Cities and the Offshoring of Work

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Traditionally, the United States has worried about the offshoring of manufacturing jobs. But concern is mounting that as the rest of the world becomes increasingly well-educated and competitive, the desirable and high-paying service jobs previously considered immune to moving overseas are becoming increasingly vulnerable.

In a widely cited 2007 study, economist Alan Blinder estimated that between 22 and 29 percent of U.S. jobs were vulnerable to offshoring as of 2004. In a sobering Wall Street Journal op-ed published earlier this month (via Economist's View), economists Martin Neal Bailey, Matthew Slaughter, and Laura Tyson provide evidence that the global competition for jobs is heating up considerably. They note that multinationals have long been among the most important economic drivers of the U.S. economy, accounting for an estimated 19 percent of all private jobs, 25 percent of all private wages, and 41 percent of the increase in private labor productivity since 1990. Then they cite a McKinsey study based on personal interviews with senior executives from 26 of America's largest companies that finds the U.S. faces an unprecedented level of competition to "attract, retain and grow the operations of multinational companies that it's never faced before."

A 2008 Bureau of Labor Statistics report (via Derek Thompson) focused on the potential offshoring of service occupations and found that over 30 million of these jobs, about one-fifth of the total, were at risk of offshoring. The BLS definition of service jobs includes both high-paying, highly skilled, knowledge work - from scientists and engineers to architects and fashion designers, managers, business analysts, and CEOs - as well as lower-skilled, lower-paid service work like telemarketers and data entry clerks. The study found that the at-risk service jobs were, on average, higher-paying ($61,473 vs. $41,610) and more highly skilled - more than half of them (54 percent) required college degrees and eight in 10 required "some college."

But how might the offshoring or service work affect cities and metropolitan regions? Which cities and regions are most vulnerable to potential offshoring? And which have economies that are more insulated from the possible offshoring of service work?

To look more closely at how these trends might impact U.S. cities and regions, my team at the Martin Prosperity Institute used the BLS data and methodology to estimate the vulnerability of different metropolitan regions to offshoring. The BLS study used detailed data on job content and skill, spanning the years 2001-2007, to identify the characteristics of 515 U.S. occupations that make them vulnerable to offshoring and to rate them on their susceptibility to being moved offshore. They used four criteria, below:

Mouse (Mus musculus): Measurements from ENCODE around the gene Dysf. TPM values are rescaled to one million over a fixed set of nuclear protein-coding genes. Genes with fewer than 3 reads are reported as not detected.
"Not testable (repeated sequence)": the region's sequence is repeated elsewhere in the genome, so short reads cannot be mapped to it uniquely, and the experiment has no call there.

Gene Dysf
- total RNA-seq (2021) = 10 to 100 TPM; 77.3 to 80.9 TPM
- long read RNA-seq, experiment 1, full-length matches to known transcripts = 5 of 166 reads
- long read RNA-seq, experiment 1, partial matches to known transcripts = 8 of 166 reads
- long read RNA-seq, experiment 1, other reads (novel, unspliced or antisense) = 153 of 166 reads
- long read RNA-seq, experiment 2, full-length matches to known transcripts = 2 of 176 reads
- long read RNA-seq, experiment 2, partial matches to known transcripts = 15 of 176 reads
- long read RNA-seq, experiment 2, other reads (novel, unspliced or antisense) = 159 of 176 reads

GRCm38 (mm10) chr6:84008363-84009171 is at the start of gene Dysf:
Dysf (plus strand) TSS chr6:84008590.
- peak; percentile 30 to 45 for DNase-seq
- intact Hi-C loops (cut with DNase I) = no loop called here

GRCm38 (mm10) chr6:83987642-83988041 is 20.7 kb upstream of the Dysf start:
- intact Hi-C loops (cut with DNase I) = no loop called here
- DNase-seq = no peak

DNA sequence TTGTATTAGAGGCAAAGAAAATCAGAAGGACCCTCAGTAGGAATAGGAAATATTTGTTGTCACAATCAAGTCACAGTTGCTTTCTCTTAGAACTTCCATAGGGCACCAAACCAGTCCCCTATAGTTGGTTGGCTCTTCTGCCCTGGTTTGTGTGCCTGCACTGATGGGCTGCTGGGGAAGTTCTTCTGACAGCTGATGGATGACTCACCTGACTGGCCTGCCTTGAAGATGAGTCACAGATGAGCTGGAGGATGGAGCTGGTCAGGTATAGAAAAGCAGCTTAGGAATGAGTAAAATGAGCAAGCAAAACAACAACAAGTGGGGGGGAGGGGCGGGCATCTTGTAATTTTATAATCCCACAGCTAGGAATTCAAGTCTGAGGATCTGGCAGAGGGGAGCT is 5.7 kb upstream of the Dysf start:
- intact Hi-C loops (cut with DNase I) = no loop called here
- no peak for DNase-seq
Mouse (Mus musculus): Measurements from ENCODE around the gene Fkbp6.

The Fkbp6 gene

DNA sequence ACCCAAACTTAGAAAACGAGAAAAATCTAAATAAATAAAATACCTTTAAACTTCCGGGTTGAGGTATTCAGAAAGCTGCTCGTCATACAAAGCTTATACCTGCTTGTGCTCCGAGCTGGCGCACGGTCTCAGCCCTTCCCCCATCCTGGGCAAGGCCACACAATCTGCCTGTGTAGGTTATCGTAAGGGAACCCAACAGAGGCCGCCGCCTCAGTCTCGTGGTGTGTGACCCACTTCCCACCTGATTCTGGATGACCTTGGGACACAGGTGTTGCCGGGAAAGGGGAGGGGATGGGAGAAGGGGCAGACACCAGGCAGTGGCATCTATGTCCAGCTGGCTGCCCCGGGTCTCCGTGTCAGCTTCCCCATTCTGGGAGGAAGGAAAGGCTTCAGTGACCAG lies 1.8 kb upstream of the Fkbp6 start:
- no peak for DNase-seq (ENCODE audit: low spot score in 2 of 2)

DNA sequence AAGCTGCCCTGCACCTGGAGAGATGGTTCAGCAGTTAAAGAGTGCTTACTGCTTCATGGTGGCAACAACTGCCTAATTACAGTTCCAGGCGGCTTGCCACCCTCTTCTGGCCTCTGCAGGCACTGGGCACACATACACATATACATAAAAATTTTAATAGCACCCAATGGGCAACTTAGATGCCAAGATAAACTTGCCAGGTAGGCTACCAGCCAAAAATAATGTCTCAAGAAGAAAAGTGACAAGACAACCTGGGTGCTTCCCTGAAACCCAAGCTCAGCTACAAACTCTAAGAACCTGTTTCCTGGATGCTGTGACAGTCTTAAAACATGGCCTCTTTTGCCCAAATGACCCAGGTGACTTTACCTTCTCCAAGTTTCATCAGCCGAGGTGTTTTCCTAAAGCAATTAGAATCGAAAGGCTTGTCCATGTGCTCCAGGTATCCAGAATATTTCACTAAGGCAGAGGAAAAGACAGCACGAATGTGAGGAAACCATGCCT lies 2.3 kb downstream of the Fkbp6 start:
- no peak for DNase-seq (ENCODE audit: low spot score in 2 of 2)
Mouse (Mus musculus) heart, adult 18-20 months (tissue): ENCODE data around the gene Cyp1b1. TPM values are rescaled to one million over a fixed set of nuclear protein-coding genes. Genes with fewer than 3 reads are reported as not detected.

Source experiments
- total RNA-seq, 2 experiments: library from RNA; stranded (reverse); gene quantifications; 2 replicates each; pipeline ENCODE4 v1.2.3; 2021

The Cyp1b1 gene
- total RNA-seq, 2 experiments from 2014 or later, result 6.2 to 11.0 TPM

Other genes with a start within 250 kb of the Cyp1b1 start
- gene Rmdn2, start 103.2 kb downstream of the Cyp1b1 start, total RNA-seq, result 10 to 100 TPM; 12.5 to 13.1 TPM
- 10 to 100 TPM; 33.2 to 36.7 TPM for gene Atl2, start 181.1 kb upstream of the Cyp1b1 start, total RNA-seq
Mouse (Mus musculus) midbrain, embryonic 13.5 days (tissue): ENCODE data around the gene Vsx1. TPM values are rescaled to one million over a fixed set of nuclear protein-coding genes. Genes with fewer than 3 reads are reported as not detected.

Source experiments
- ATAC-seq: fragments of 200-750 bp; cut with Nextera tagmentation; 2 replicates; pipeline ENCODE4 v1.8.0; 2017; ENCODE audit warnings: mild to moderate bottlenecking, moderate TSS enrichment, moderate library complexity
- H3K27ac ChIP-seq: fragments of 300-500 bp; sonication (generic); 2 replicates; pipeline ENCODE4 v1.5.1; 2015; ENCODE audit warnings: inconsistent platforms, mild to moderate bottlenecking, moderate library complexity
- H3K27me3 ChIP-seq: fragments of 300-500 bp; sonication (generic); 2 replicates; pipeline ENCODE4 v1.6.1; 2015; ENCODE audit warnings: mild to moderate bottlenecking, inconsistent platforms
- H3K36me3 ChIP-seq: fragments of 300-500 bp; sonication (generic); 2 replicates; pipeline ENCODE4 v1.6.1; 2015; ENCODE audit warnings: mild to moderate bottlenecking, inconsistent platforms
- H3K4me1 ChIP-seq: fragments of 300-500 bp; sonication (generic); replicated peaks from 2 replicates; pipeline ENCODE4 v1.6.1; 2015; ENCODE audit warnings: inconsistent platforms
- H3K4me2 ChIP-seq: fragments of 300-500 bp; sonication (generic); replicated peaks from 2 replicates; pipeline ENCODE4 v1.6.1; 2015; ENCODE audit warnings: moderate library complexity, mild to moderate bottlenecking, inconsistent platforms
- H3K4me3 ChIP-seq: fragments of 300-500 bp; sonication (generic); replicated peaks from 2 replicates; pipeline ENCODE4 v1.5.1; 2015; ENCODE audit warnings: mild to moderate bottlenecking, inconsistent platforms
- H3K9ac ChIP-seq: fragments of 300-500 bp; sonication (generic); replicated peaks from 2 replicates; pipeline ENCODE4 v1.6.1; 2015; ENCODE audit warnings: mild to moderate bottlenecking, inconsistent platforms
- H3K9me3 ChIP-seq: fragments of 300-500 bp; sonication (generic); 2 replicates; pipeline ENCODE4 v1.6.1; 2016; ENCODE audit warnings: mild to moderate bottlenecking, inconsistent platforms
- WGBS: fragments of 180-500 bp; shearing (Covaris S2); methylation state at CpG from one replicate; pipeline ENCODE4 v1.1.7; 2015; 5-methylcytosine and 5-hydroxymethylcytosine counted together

The study ranked these occupations according to three categories of susceptibility to offshoring. The highest-ranked or most susceptible service jobs spanned 33 occupations - such as data entry clerks, telemarketers, tax preparers, pharmacy technicians, and paralegals - employing 9.5 million workers. The middle-ranked jobs spanned 94 occupations - including engineers, scientists, economists, fashion designers, writers and editors, medical scientists - and employed 14.3 million workers. The lowest-ranked or least at-risk service jobs included 33 occupations - CEOs, financial analysts, environmental engineers, art directors, and landscape architects - that employed 6.5 million workers. The chart below from the BLS study provides key data on the profile of each tier of at-risk service occupations.


My colleague Charlotta Mellander used the BLS ranking system to generate estimates of susceptibility to offshoring for U.S. regions, matching the at-risk service occupations in the BLS analysis to the occupational structures for all 392 U.S. metropolitan areas.

Across all metros, 22.5 percent of service jobs fell into the three at-risk categories. But there was considerable variation across regions. The most vulnerable regions had more than 30 percent of jobs at risk, compared to the least vulnerable regions where 7.5 to 8 percent of service jobs were at risk. I want to make it clear - there is virtually no chance that all the vulnerable jobs will be lost.  In fact, it is likely that only a small percentage will actually move offshore, particularly those in the lowest-risk category.

The chart below lists the 20 U.S. metro regions most susceptible to the offshoring of service work across all three categories of jobs: low, medium, and high-risk. These top 20 regions had between a quarter and more than a third of their service jobs at risk of offshoring.


Source: Regional data are from the BLS' Occupational and Employment and Wage Estimates for metropolitan areas, 2008.